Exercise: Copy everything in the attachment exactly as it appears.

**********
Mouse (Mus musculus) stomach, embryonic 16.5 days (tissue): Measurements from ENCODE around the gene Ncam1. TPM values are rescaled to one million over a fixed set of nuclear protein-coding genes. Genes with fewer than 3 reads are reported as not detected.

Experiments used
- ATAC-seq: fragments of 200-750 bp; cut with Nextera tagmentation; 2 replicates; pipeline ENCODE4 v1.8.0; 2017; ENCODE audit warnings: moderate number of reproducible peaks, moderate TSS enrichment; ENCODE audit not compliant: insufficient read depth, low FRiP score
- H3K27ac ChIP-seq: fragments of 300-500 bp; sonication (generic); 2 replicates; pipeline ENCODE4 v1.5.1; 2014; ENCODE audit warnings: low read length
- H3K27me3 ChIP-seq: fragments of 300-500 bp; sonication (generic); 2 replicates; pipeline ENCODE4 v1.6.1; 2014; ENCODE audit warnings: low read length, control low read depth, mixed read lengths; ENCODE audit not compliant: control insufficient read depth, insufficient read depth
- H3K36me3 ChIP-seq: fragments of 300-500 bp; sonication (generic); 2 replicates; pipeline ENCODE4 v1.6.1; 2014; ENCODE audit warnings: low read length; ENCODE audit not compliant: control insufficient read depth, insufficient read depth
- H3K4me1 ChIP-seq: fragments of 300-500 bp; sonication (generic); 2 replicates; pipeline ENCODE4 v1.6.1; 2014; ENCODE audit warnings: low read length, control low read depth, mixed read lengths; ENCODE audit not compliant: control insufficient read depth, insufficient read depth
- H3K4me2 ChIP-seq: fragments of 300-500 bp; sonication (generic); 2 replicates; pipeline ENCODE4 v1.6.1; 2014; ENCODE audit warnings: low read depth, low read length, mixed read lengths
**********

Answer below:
Mouse (Mus musculus) stomach, embryonic 16.5 days (tissue): Measurements from ENCODE around the gene Ncam1. TPM values are rescaled to one million over a fixed set of nuclear protein-coding genes. Genes with fewer than 3 reads are reported as not detected.

Experiments used
- ATAC-seq: fragments of 200-750 bp; cut with Nextera tagmentation; 2 replicates; pipeline ENCODE4 v1.8.0; 2017; ENCODE audit warnings: moderate number of reproducible peaks, moderate TSS enrichment; ENCODE audit not compliant: insufficient read depth, low FRiP score
- H3K27ac ChIP-seq: fragments of 300-500 bp; sonication (generic); 2 replicates; pipeline ENCODE4 v1.5.1; 2014; ENCODE audit warnings: low read length
- H3K27me3 ChIP-seq: fragments of 300-500 bp; sonication (generic); 2 replicates; pipeline ENCODE4 v1.6.1; 2014; ENCODE audit warnings: low read length, control low read depth, mixed read lengths; ENCODE audit not compliant: control insufficient read depth, insufficient read depth
- H3K36me3 ChIP-seq: fragments of 300-500 bp; sonication (generic); 2 replicates; pipeline ENCODE4 v1.6.1; 2014; ENCODE audit warnings: low read length; ENCODE audit not compliant: control insufficient read depth, insufficient read depth
- H3K4me1 ChIP-seq: fragments of 300-500 bp; sonication (generic); 2 replicates; pipeline ENCODE4 v1.6.1; 2014; ENCODE audit warnings: low read length, control low read depth, mixed read lengths; ENCODE audit not compliant: control insufficient read depth, insufficient read depth
- H3K4me2 ChIP-seq: fragments of 300-500 bp; sonication (generic); 2 replicates; pipeline ENCODE4 v1.6.1; 2014; ENCODE audit warnings: low read depth, low read length, mixed read lengths